State's two percent tax cap: Not exactly
TRI-COUNTY AREA (April 10, 2012)—If it is called a “two percent tax cap,” why are some schools and municipalities calculating possible tax levy increases as high as 8.88 percent or 14.2 percent?
Those are the respective tax levy numbers Dundee and Penn Yan school districts have announced as the highest possible increases the state would allow. The maximum cap for schools, towns, villages, counties, and fire districts is determined by using a formula from the state.
When Gov. Andrew Cuomo first signed the law into being in July, 2011, he said “property tax increases will be capped at 2 percent or the rate of inflation, whichever is less.” The law became referred to as the “two percent tax cap.”
The law initiated by the governor involves a multistep process that must be followed for determining how high taxes can be raised. Penn Yan and Dundee schools used this formula to come up 14.2 percent and 8.88 percent. The steps are:
• The process begins by determining the tax levy for the previous fiscal year.
• The prior year tax levy is then multiplied by the tax base growth factor, which is supplied by the state taxation and finance department annually. Tax base growth reflects the total value of taxable real property emerging from physical growth or additions to existing properties.
• Districts or governments then add any Payments in Lieu of Taxes (PILOTs) that were received in the previous year.
• Starting in 2013, any taxes that were levied during the previous year from court orders because of tort actions for any amount greater than five percent and capital expenditures are then subtracted. The dollar amount that results from this is called the “adjusted prior year tax levy.”
• The “adjusted prior year tax levy” is then multiplied by the allowable levy growth factor, which is provided by the office of the state comptroller.
• PILOTS that will be received in the coming fiscal year are then subtracted from the amount.
• Beginning in 2013, add any carryover funds from the previous calculation.
• The following items are then added: extra tax levy needed from court orders arising from tort actions in excess of five percent total tax levied in the upcoming year, tax levy needed for capital expenditures, and pension exemptions.
The number that emerges is the highest allowable amount of taxes than can be raised. Officials can go over the formula’s number. With at least 60 percent board approval, an area government can override the “two percent tax cap.” A school district needs at least 60 percent approval by district residents.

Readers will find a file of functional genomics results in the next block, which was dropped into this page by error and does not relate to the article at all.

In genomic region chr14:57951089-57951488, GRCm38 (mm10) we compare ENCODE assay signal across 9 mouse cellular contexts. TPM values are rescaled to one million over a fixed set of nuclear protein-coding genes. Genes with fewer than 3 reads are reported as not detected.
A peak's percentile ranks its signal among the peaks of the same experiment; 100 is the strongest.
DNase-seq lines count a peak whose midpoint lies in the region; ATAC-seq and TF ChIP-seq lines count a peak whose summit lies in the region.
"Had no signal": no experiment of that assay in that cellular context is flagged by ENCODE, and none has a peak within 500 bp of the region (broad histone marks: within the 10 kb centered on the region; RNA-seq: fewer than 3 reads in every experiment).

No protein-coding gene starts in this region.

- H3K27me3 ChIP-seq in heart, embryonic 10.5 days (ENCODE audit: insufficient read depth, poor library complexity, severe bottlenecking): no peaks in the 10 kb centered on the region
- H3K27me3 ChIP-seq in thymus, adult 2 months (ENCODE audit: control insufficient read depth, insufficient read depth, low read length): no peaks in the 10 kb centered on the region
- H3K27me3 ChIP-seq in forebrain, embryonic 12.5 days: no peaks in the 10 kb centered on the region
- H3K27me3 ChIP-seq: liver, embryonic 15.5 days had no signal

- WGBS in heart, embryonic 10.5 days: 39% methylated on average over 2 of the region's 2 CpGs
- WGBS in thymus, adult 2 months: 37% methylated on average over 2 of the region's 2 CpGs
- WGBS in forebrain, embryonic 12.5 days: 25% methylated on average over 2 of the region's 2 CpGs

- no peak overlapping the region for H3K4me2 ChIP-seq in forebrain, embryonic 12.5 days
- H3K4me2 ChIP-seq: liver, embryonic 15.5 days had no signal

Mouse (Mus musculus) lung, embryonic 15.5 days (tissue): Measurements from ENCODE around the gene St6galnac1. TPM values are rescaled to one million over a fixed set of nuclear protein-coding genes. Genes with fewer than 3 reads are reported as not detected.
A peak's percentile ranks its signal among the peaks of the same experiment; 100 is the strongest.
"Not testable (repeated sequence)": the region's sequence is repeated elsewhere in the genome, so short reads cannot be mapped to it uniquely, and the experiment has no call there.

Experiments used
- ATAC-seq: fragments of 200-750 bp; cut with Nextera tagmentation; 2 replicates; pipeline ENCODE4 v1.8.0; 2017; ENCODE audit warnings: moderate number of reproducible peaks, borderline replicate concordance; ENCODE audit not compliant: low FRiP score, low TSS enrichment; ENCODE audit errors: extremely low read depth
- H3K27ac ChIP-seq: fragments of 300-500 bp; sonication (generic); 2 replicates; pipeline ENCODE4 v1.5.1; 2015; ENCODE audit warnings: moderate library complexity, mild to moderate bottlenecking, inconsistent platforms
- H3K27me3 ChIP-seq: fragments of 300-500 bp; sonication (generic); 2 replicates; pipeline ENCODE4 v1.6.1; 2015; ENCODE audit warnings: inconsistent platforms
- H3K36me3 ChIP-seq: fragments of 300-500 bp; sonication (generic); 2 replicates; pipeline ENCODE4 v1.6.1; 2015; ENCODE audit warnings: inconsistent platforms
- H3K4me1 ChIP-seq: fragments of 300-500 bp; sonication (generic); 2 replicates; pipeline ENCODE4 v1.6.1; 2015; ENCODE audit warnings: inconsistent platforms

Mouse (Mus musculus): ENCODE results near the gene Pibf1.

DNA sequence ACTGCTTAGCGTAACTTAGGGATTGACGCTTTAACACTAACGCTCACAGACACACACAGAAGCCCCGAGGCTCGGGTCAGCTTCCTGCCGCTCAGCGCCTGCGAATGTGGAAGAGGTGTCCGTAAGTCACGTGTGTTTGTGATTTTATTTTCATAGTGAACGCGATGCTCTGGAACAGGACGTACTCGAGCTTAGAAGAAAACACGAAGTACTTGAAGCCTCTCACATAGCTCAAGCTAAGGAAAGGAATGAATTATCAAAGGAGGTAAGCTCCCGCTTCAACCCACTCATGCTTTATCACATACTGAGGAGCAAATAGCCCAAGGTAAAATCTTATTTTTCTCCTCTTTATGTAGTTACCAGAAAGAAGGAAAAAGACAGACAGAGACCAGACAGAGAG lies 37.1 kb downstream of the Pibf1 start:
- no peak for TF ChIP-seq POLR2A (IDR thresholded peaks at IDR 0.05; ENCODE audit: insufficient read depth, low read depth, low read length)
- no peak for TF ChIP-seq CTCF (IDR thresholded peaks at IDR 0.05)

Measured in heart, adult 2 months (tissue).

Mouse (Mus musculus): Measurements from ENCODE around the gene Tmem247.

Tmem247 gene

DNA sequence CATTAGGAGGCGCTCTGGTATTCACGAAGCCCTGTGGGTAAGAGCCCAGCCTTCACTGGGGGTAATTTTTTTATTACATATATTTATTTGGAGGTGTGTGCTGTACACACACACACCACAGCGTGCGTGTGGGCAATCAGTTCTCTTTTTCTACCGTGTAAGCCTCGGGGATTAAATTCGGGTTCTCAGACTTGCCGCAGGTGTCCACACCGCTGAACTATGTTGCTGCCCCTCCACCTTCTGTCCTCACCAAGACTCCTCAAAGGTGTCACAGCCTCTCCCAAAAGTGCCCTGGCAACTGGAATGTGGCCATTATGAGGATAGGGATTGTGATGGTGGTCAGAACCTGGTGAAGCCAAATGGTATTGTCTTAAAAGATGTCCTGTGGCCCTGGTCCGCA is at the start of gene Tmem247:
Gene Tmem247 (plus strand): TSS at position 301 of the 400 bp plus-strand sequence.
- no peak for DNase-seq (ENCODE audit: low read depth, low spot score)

In reality, Dundee school has approved a 3 percent increase and Penn Yan school is considering 2 percent. There are some groups that actually calculated a levy that was closer to “two percent.” The Hammondsport school board is considering a 3.1 percent increase, but is also looking at other areas for cuts. Watkins Glen Central School District can raise up to 2.49 percent and Odessa-Montour 2.5 percent. Christine Sutherland, village clerk/treasurer in Dundee, noted the tax levy could be elevated by as much as 3.02 percent for the village’s upcoming fiscal year.
Kate Gurnett, deputy press secretary for the New York State Comptroller’s Office, said the range of allowable levy increases in this area is “similar to the rest of the state.” She added the office only has partial data, but from what they’ve seen other districts and municipalities are seeing the same thing.
The state is also checking some school, town, and fire district calculations. Gurnett said the comptroller is looking to sample roughly 200 budgets statewide.
Watkins Glen Central School District approved their budget with a 2.49 percent increase. Business Manager Gayle Sedlack explained this is also the highest allowable increase using the formula.
“We don’t plan to override it. We plan to go right to the limit,” said Sedlack.
She added that, “people are truly voting on a dollar amount spending budget” as opposed to a budget crafted around the programs the school offers.
Greg Dale, Odessa-Montour business manager, said the district is going with a 2 percent increase, and not the allowable 2.5 percent, simply because it is less confusing for residents. He said, “it made sense to go out with 2 percent so not to create confusion.” He added Bradford Central School District is doing the same thing.
Dale explained the one part of the levy formula that could create such differences in allowable increases between schools is the capital tax levy. He said this is basically what the school is paying on capital projects.
Dundee school Business Manager Melissa Lawson brought up the same concern: residents being misled by the tax cap law. Lawson noted residents could get the wrong impression if the upcoming year’s levy exceeds “two percent.”
During the meeting on March 27, the village of Dundee approved to hold a public hearing on a proposed local law that would waive the tax cap. Mayor Fred Cratsley Jr. said he did not expect the tax levy for the 2012-13 budget to exceed the 3.02 percent limit which would be placed on the village through the new legislation. However, Cratsley pointed out overriding the tax cap would be a “safety net” in case mistakes are found in the paperwork dealing with upcoming budget. He explained the village could be penalized if the tax cap was applied and the levy ended up surpassing limitations.
The village of Watkins Glen voted to override the tax cap, should the need arise. Gurnett said the state comptroller’s office is aware municipalities are doing this and “it is certainly allowed.”